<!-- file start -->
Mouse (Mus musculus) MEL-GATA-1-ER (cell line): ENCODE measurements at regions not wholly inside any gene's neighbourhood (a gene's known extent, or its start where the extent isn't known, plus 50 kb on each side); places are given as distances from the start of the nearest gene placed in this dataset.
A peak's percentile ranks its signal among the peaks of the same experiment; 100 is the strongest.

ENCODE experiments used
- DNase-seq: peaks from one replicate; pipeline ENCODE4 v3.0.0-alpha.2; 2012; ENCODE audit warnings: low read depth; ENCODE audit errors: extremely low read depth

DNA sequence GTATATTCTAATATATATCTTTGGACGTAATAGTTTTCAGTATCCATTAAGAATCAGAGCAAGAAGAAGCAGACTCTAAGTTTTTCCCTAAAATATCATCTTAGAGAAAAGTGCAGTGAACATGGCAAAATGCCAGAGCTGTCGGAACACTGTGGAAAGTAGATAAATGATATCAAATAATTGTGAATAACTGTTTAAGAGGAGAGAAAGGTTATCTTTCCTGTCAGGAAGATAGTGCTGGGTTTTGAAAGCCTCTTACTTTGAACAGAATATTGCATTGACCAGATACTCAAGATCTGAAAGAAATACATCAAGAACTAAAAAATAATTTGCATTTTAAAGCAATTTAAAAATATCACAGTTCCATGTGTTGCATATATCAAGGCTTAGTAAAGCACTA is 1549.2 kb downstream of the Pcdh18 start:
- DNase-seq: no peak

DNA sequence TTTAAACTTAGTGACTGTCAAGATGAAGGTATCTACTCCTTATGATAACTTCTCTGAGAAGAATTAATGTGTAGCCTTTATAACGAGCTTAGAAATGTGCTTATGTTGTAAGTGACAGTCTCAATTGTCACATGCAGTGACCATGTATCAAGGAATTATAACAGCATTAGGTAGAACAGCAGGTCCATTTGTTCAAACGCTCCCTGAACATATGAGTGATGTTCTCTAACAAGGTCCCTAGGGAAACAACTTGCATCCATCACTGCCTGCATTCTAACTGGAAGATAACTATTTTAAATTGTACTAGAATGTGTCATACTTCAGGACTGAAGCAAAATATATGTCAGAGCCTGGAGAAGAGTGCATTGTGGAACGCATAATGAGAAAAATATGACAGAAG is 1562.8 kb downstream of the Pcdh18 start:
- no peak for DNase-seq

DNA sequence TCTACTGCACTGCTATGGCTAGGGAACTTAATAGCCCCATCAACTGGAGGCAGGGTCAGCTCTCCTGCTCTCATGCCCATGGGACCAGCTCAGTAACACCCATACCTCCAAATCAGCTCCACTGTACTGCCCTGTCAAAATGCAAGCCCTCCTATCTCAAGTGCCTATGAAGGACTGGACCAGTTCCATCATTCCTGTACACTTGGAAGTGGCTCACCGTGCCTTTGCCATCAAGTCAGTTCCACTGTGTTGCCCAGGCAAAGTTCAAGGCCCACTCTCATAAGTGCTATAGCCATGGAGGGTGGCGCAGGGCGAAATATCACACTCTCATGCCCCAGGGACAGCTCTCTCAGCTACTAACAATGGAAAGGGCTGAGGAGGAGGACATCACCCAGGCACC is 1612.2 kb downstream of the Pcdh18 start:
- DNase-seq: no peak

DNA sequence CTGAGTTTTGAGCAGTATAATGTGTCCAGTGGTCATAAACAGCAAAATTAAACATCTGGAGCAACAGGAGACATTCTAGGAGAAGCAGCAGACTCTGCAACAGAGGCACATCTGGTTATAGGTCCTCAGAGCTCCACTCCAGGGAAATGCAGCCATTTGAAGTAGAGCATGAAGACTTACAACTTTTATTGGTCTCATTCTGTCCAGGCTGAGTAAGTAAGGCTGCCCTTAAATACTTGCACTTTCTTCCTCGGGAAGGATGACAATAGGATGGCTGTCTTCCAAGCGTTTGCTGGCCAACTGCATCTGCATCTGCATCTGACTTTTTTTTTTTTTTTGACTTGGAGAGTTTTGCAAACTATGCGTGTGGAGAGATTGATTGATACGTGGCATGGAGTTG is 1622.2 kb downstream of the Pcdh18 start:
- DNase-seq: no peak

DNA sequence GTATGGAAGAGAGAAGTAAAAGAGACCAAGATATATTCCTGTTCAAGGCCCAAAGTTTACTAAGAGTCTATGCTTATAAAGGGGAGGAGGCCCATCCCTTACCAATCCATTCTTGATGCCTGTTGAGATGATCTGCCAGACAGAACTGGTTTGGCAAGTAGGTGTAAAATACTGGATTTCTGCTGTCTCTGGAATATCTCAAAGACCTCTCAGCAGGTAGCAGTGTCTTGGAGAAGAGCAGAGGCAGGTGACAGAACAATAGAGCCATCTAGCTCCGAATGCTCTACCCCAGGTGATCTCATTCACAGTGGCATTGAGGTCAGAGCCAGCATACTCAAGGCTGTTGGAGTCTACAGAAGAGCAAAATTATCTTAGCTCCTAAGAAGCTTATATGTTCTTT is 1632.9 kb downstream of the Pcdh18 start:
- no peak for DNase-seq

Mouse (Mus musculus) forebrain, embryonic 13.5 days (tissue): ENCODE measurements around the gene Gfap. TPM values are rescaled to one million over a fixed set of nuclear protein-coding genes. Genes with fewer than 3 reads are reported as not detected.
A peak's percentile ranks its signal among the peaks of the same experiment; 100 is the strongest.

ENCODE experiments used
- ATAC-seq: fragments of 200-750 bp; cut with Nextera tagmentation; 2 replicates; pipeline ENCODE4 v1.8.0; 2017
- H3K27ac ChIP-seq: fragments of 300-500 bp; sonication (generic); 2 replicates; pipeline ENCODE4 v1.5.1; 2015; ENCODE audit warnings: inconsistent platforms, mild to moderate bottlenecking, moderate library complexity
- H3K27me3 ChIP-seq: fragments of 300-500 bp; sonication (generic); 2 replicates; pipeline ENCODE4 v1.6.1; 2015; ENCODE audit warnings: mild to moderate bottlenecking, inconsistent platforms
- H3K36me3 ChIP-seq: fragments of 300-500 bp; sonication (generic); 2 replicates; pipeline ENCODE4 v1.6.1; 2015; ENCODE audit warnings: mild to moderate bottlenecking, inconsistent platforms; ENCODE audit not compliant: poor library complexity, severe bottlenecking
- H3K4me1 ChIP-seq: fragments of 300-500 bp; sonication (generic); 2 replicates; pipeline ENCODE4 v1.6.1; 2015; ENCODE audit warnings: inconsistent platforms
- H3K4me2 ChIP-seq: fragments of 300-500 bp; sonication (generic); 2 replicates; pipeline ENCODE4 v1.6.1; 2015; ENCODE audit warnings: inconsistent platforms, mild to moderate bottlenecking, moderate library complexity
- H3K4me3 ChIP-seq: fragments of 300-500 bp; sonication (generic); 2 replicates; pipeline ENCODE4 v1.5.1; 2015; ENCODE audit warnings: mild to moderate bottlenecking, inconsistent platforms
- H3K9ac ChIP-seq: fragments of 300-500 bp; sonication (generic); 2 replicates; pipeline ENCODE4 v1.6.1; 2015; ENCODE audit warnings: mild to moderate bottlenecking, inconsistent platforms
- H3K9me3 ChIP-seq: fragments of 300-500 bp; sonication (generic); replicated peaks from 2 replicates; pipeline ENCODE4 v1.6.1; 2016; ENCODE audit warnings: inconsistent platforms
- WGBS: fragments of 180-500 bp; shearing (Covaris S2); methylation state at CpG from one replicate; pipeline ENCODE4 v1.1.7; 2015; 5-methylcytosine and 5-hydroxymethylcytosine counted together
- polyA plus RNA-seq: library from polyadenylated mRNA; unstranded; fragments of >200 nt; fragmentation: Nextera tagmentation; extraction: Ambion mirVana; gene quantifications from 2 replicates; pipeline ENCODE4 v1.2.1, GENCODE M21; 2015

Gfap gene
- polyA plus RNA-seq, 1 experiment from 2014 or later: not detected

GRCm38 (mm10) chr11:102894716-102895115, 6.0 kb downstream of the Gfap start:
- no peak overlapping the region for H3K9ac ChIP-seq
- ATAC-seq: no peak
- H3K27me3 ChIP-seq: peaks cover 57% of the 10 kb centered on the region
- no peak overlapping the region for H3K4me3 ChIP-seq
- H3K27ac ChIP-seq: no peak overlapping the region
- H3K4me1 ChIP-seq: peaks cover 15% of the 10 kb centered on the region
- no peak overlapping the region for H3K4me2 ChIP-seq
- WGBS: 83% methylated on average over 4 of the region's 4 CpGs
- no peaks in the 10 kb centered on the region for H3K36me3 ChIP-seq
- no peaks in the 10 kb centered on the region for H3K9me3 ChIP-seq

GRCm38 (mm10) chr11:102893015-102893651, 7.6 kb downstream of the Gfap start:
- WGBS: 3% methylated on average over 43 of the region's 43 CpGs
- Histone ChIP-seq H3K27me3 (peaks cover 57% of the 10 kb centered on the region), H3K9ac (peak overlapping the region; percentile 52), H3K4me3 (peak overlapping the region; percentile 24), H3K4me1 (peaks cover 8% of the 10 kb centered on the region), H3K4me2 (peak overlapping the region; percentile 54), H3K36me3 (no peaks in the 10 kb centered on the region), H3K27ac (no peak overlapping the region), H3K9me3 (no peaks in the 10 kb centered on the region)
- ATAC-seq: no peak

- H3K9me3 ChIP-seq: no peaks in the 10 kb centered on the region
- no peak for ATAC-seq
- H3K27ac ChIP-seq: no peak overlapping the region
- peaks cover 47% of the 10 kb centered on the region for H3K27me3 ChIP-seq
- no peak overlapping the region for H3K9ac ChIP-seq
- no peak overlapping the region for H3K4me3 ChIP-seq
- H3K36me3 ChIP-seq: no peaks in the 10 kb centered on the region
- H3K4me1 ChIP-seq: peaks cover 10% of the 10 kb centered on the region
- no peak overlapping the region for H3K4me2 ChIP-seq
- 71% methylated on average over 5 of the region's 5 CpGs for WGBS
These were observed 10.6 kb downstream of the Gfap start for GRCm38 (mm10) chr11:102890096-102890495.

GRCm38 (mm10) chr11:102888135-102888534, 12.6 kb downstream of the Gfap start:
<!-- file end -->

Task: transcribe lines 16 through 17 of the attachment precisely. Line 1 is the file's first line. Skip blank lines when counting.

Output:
A peak's percentile ranks its signal among the peaks of the same experiment; 100 is the strongest.

ENCODE experiments used